I was first exposed to Eugene Victor Debs through Kurt Vonnegut novels. That sci-fi social critic was a lifelong fan and referenced Debs in several of his books. Since then, mine has been a whirlwind historical love affair. The passion and eloquence of this former worker turned labor leader, and eventual five-time Socialist candidate for president is undeniable. His work and example have spoken to me in different ways at various points in my life—but never before has Debs seemed more relevant.
"While there is a lower class, I am in it, and while there is a criminal element I am of it, and while there is a soul in prison, I am not free."
His lifelong fight for social justice, and an end to war, did not come without costs. It rarely does. In 1918, Debs was arrested under the Sedition Act—a recent statute that criminalized constitutionally-protected speech—after he delivered peaceful oratory opposed to America’s entry into World War I. Later, just after he’d been sentenced to a decade in prison, Debs proclaimed before a Cleveland federal court that:
Your Honor, years ago I recognized my kinship with all living beings, and I made up my mind that I was not one bit better than the meanest on earth. I said then, and I say now, that while there is a lower class, I am in it, and while there is a criminal element I am of it, and while there is a soul in prison, I am not free.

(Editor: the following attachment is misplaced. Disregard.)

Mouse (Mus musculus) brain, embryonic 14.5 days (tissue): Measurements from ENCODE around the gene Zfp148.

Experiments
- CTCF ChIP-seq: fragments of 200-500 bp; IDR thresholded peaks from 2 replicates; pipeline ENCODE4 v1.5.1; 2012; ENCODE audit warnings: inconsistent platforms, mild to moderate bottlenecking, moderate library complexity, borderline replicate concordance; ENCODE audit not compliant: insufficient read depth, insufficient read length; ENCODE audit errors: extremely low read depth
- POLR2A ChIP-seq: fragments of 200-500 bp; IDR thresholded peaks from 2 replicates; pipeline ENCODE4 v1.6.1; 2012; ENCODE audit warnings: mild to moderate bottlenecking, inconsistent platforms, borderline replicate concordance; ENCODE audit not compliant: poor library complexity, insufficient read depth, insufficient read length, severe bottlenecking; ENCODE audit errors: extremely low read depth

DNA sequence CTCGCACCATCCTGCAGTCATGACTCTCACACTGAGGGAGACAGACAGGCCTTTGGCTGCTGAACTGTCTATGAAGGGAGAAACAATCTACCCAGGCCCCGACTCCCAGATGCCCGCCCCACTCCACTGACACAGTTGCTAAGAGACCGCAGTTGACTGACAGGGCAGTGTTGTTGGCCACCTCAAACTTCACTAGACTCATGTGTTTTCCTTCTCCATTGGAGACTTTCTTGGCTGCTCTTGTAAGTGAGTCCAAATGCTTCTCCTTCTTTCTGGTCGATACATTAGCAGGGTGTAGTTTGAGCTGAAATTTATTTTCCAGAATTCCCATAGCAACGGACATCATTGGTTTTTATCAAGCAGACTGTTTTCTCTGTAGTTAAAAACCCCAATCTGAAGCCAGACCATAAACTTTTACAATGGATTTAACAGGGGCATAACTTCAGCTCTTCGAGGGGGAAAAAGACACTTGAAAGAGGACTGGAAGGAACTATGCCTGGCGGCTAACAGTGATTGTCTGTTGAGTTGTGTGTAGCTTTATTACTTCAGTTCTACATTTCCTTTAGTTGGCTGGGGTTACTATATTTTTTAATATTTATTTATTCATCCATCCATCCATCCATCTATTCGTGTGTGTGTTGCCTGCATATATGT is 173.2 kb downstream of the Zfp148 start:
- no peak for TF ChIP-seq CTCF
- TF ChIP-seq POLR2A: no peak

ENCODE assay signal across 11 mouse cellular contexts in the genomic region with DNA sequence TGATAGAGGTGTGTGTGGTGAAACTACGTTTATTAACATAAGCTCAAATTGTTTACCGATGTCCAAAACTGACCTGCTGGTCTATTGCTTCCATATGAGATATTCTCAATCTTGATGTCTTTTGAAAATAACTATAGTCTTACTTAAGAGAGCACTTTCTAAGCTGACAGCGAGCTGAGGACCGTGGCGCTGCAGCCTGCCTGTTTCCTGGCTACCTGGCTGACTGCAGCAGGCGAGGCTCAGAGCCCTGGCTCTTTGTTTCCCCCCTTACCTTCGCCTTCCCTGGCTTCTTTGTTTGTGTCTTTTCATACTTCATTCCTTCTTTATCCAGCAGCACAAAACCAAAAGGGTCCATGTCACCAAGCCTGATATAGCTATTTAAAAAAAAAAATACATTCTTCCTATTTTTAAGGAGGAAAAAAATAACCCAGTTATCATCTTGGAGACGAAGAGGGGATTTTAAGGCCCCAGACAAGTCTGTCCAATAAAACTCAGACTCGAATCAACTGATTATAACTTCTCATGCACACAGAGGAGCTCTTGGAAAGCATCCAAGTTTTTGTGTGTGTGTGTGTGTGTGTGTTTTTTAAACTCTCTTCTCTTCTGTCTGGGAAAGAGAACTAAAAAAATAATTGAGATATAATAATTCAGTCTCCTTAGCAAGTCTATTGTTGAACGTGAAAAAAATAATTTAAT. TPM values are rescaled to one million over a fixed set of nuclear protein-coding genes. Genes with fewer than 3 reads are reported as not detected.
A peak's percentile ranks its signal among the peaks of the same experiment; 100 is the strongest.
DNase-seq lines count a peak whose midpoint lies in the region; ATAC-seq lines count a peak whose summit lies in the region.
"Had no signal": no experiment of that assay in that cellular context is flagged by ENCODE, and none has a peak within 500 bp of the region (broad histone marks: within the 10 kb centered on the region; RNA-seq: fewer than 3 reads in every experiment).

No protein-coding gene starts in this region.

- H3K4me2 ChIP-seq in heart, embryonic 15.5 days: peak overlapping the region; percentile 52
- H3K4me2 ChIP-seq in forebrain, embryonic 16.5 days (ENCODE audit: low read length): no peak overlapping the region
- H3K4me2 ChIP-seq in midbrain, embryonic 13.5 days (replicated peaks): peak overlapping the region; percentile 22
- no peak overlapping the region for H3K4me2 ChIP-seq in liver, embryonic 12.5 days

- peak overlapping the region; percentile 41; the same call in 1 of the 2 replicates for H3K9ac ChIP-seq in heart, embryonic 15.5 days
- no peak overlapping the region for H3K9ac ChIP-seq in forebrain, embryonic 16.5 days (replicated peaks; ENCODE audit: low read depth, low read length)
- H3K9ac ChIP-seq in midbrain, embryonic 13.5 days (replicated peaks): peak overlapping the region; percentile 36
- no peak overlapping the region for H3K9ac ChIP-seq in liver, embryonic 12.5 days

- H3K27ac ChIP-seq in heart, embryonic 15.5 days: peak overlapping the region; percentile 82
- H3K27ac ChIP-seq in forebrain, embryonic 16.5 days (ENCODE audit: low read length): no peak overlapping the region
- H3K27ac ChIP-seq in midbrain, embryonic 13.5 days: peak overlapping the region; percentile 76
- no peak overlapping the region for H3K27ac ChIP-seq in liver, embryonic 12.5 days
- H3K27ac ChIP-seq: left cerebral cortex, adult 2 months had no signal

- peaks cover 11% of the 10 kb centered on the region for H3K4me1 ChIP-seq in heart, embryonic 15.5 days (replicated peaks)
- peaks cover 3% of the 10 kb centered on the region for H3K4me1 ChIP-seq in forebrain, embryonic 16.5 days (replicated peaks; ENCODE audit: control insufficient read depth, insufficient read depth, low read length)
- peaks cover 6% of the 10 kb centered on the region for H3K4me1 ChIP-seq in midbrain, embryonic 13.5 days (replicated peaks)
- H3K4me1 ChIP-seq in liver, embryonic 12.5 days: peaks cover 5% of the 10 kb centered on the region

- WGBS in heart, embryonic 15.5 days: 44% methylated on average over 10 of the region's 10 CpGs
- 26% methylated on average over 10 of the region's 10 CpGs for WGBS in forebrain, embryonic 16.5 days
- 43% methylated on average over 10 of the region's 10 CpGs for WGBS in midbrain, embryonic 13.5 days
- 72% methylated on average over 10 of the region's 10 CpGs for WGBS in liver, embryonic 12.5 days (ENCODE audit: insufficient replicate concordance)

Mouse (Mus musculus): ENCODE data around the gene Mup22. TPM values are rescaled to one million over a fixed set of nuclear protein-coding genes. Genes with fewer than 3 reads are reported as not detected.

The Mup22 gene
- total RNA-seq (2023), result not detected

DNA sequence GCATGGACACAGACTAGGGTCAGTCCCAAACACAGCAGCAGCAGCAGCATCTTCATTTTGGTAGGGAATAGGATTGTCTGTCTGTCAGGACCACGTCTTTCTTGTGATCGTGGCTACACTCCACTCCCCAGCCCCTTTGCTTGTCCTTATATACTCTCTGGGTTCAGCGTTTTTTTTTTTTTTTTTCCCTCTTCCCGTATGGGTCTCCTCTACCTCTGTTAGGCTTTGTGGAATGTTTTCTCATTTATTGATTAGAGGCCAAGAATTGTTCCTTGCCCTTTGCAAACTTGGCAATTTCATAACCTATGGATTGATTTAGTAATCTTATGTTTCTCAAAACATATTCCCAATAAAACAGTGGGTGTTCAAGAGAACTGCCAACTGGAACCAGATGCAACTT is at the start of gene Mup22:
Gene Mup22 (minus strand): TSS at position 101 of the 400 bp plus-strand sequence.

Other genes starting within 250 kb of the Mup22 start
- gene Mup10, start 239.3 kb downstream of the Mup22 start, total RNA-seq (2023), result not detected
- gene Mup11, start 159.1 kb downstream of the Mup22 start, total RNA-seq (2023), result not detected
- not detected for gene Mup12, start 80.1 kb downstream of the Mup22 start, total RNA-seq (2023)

Sounds a bit like something Christ might reputedly have said in the early Synoptic Gospels, no? Of course, Debs has always been a secular saint, of sorts, in progressive left and nascent antiwar circles. Still, my love for Debs—and personal penchant for plastering this particular quote on t-shirts and social media—has struck many critics as naive. That is, until now.
Corona’s empathy-gift amidst the mass of lonely death is that it demonstrates—in a rather concrete sense—that none are better than the “meanest” (or “sickest”) among us. Even the prosperous cannot forever hide, or wall themselves off, from the inequities of the global system. After all, it is often forgotten that Debs, and the socialists of his day, had a distinctly international vision that transcended the illusory boundaries, and “imagined communities,” crafted by the powerful.
In this pandemic-era, it has become increasingly clear, per another Debs-enthusiast, Bernie Sanders, that we are only as healthy as the least insured—hence the poorest—in our society. The same may be said of those recently released from behind (domestic) bars or the prison-like boundaries of America’s cruel worldwide sanctions-stranglehold regime. For ours is a technologically mobile world in which the virus respects no borders and “speaks” Mandarin just as well as Italian or English.